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In the Clutches of the Law

In the Clutches of the Law: Clarence Darrow's Letters

Copyright Date: 2013
Edition: 1
Pages: 622
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  • Book Info
    In the Clutches of the Law
    Book Description:

    This volume presents a selection of 500 letters by Clarence Darrow, the pre-eminent courtroom lawyer of the late nineteenth and early twentieth century. Randall Tietjen selected these letters from over 2,200 letters in archives around the country, as well as from one remarkable find—the kind of thing historians dream about: a cache of about 330 letters by Darrow hidden away in the basement of Darrow’s granddaughter’s house. This collection provides the first scholarly edition of Darrow’s letters, expertly annotated and including a large amount of previously unknown material and hard-to-locate letters. Because Darrow was a gifted writer and led a fascinating life, the letters are a delight to read. This volume also presents a major introduction by the editor, along with a chronology of Darrow’s life, and brief biographical sketches of the important individuals who appear in the letters.

    eISBN: 978-0-520-95458-8
    Subjects: History

Table of Contents

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  1. Front Matter
    (pp. i-vi)
  2. Table of Contents
    (pp. vii-viii)
  3. List of Illustrations
    (pp. ix-xii)
    (pp. xiii-xxvi)
    (pp. xxvii-xxxii)
    (pp. xxxiii-xxxvi)
    (pp. 1-32)

    In 1928, H. L. Mencken published an essay in theAmerican Mercuryin which he asked, “How many American lawyers are remembered,aslawyers?”¹ Thinking only of dead lawyers, Mencken offered three nominees: John Marshall, Daniel Webster, and Joseph Choate. In 1928, these three might have been the only suitable candidates. But anyone answering the same question today would have to include Clarence Darrow on the list (and remove Choate). Darrow, who died in 1938, is the most celebrated lawyer in American history, and he will likely remain so for a long time.

    The number of books and other writings...

    (pp. 33-46)

    • BEFORE 1890
      (pp. 49-61)

      I wrote you two weeks since and then promised to write every week until there was some marked change in your mother’s condition. I delayed in hopes from day to day that I might write something encouraging; but alas! the sad and painful duty devolves upon me to inform you that your mother has changed her state of existence.¹ She has gone; you will see her no more in the flesh; yet I think her spirit lives and she is happy. No one knows the anguish I feel, and my heart bleeds for you, my dear son, away from your...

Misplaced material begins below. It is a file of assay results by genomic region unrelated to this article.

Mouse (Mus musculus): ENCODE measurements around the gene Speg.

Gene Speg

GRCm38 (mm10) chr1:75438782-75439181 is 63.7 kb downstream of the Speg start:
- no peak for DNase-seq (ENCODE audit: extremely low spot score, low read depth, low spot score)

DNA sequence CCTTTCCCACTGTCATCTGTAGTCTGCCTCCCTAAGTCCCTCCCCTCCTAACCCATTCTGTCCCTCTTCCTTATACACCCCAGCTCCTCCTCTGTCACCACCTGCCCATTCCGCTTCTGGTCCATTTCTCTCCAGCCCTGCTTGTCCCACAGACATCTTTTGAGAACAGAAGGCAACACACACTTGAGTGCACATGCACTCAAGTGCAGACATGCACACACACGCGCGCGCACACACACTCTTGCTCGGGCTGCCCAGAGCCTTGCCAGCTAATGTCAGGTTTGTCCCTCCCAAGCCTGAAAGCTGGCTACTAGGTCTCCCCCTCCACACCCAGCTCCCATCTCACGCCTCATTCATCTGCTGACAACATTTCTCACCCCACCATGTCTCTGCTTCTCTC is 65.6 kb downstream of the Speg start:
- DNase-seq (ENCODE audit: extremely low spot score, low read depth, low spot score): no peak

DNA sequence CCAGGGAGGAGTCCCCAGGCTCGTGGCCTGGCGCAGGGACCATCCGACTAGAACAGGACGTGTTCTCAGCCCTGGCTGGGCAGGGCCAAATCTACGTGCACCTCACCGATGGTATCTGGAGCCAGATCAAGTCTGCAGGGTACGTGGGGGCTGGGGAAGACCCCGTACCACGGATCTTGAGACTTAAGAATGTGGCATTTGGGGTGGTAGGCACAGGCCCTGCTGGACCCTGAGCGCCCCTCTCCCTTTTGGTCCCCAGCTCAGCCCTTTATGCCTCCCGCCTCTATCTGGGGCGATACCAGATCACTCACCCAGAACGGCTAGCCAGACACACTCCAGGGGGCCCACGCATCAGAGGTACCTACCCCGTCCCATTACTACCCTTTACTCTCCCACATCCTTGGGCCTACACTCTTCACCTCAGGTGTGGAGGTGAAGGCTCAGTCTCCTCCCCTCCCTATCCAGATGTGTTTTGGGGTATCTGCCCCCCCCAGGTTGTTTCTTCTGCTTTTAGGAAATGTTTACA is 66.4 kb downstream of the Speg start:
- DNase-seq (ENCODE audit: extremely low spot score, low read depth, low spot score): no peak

• 1890–1894
      (pp. 62-74)

      It seems to me very necessary that we should get up a big “citizens meeting” as you once proposed to give support to the strikers.¹ I fear that their cause will be lost unless we move at once & show that there is something back of them. I see that Franklin Head² et al. are getting up what is called a “Patriotic Club” or something of that kind & are to hold a meeting on April 30th. Do you see? This is one more evidence of the truth of Johnston’s statement that “Patriotism is the last resort of a knave.”...

    • 1895–1899
      (pp. 75-89)

      If I did not care for you and your friendship, as well as that of the other members of the “settlement,” Hull House, Chicago, I would do as you requested, not answer your letter.² I hope you know that I would understand the spirit in which you wrote. I know you know and appreciate the feeling of friendship which prompted you to write as you did.

      Although you may not think it, I am very sensitive to public opinion, even the opinion of those who are glad to criticize what I do. But when it comes to the opinion of...

    • 1900–1904
      (pp. 90-127)

      I have read your paper delivered before the American Medical Association and have considered the question whether the publishers of a medical periodical could be convicted of circulating obscene literature in case they published this paper.¹ The United States statutes govern the circulation of obscene literature and are meant to provide for cases where publishers, or purviewors, publish and sell literature which is supposed to appeal directly to the passions of the reader for the purpose of making money out of these feelings. Of course, the statute is broad and must be construed with reference to a particular case.² There...